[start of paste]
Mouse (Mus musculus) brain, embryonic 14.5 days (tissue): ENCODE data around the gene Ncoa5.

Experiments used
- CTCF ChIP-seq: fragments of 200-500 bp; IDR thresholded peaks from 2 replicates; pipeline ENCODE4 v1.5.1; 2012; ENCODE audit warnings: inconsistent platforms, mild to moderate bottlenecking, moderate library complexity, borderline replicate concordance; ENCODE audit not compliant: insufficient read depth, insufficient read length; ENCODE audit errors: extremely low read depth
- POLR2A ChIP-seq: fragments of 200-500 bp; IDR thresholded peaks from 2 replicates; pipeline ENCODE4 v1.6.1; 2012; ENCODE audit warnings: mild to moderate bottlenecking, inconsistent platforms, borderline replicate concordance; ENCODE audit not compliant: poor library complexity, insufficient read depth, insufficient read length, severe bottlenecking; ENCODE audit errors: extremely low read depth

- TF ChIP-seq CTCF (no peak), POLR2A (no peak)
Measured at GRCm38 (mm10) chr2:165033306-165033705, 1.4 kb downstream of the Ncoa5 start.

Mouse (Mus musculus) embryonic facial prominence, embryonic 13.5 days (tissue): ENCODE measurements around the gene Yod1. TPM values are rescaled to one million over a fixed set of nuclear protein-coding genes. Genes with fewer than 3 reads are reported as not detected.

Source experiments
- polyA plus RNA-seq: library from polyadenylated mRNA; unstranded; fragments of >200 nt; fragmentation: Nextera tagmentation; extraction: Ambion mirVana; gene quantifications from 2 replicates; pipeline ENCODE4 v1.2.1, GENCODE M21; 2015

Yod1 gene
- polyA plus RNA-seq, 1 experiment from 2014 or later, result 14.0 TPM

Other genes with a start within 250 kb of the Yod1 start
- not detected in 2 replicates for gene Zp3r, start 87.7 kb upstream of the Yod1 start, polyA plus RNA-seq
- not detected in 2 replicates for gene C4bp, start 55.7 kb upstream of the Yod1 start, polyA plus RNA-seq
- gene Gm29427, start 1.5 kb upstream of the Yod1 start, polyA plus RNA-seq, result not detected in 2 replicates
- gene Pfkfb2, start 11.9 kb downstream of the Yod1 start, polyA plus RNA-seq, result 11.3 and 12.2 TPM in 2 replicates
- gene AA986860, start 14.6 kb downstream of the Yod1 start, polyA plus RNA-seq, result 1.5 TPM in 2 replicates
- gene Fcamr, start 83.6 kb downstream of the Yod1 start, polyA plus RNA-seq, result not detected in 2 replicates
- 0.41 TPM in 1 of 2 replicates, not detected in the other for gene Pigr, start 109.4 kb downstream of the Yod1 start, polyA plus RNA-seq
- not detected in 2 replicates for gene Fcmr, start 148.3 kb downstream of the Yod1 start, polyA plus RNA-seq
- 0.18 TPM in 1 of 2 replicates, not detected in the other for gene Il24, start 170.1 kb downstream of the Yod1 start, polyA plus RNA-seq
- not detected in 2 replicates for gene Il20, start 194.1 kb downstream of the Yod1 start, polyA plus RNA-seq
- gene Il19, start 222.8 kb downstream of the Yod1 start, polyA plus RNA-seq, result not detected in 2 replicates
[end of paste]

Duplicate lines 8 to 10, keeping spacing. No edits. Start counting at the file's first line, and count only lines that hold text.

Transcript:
Source experiments
- polyA plus RNA-seq: library from polyadenylated mRNA; unstranded; fragments of >200 nt; fragmentation: Nextera tagmentation; extraction: Ambion mirVana; gene quantifications from 2 replicates; pipeline ENCODE4 v1.2.1, GENCODE M21; 2015

Yod1 gene